The stone grotesque that had since the 1780s stood over York Minster was taken down last year as part of an 11-year project to conserve and restore the South Quire Aisle. Yesterday, his replacement was unveiled.
The new, 3ft high carving of St George will be perched half way up the cathedral, and barely noticeable from the ground. Until the scaffolding comes down at the end of the project, he will remain hidden. But with a lifespan likely to be counted in centuries, he will have time yet to take in the view from 70ft.
“I had always fancied carving a knight in armour but I’d never had the opportunity,” said the stonemason, Richard Bossons, as he applied the finishing touches, appropriately on St George’s Day, to the magnesium limestone figure he had modelled on a 600-year-old effigy on a church tomb at West Tanfield, north of Ripon.
His St George, the product of 10 weeks’ work, will sit alongside a dragon and two other grotesques currently being produced by three of the Minster’s other masons, whose combined workload in the current £11m programme takes in the repair and replacement of the stone and glass in the 14th century buttress, parapet and window bays.
No records exist of the history of the Minster’s grotesques, which, unlike the similar-looking gargoyles elsewhere, are for decoration, not rain drainage.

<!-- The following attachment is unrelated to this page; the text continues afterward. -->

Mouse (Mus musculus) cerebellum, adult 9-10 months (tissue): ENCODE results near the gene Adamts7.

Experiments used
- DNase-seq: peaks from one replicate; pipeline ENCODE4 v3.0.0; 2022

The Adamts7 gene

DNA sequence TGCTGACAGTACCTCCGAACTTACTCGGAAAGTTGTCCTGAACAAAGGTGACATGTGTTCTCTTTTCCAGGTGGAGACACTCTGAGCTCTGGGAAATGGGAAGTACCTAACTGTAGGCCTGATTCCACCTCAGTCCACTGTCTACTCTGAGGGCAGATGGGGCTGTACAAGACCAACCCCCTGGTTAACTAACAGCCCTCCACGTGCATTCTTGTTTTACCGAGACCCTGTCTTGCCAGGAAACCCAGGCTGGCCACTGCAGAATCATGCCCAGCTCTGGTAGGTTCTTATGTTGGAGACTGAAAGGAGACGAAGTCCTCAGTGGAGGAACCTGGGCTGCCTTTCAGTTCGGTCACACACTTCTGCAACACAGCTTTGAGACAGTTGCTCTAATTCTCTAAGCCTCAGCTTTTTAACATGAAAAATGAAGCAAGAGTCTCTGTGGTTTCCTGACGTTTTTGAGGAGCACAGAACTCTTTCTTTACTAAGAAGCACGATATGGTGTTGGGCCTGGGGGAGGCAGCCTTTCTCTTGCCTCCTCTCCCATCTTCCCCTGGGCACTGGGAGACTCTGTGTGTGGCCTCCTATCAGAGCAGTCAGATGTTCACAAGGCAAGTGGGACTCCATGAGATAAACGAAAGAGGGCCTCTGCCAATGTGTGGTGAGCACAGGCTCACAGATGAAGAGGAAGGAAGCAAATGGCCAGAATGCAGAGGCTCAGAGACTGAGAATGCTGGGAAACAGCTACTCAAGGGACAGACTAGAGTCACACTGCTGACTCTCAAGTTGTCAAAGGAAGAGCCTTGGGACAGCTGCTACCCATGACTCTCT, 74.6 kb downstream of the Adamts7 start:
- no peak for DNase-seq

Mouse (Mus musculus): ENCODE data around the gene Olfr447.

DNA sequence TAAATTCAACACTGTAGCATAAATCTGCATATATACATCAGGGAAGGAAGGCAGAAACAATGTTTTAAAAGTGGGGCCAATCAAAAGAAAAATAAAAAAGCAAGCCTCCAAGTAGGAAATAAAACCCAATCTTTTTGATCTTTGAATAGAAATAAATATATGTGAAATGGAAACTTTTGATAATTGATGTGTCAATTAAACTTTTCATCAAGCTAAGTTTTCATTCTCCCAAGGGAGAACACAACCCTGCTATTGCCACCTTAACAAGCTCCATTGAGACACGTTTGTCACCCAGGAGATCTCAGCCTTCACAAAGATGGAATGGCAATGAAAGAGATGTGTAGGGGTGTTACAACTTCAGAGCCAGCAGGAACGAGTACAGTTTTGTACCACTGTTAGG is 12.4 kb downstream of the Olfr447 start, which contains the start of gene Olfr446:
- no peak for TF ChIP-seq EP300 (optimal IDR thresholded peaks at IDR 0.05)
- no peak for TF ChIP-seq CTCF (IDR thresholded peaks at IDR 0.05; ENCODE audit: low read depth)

The original medieval figures were replaced in the 18th century, but, said Mr Bossons, “it’s just speculation as to how much was done on the whim of the masons of the time. It’s possible they may have had quite a free hand.
“It was perhaps the one opportunity in the middle ages that they had to be creative, free of the very strict geometrical masonry that makes up most of the building. They took the opportunity.”
The outgoing figure was so eroded that the craftsmen could only guess that he had once held a sword, and that the theme of St George and the dragon would be an appropriate replacement.
“Where possible, we like to replace like-for-like in the carving work we do,” Mr Bossons said. “We use the surviving fabric as a starting point and take inspiration from historic sources to ensure the design of the grotesque is in keeping with the period of the building it will feature on.”
The old stonework, along with other discarded artefacts from the Minster’s continuous programme of renewal, was sold at a churchyard auction last year.
“People all over the country have got bits of the Minster in their back gardens now,” said Mr Bossons.
The new figure shares a provenance with its predecessor, having been hewn from stone quarried just a few fields away, near Hazlewood Castle, between York and Leeds and not far from there the A1 now runs.
Alex McCallion, director of works at the Minster, said much of the stone now being restored dated to the mid-18th century. “Obviously, we’ve been through an industrial revolution and we’re down wind from four power stations so the acidity in the atmosphere and the magnesian limestone has taken its toll on the stone,” he said.
The Minster once also boasted gargoyles with water spouts, but they have long since given way to guttering.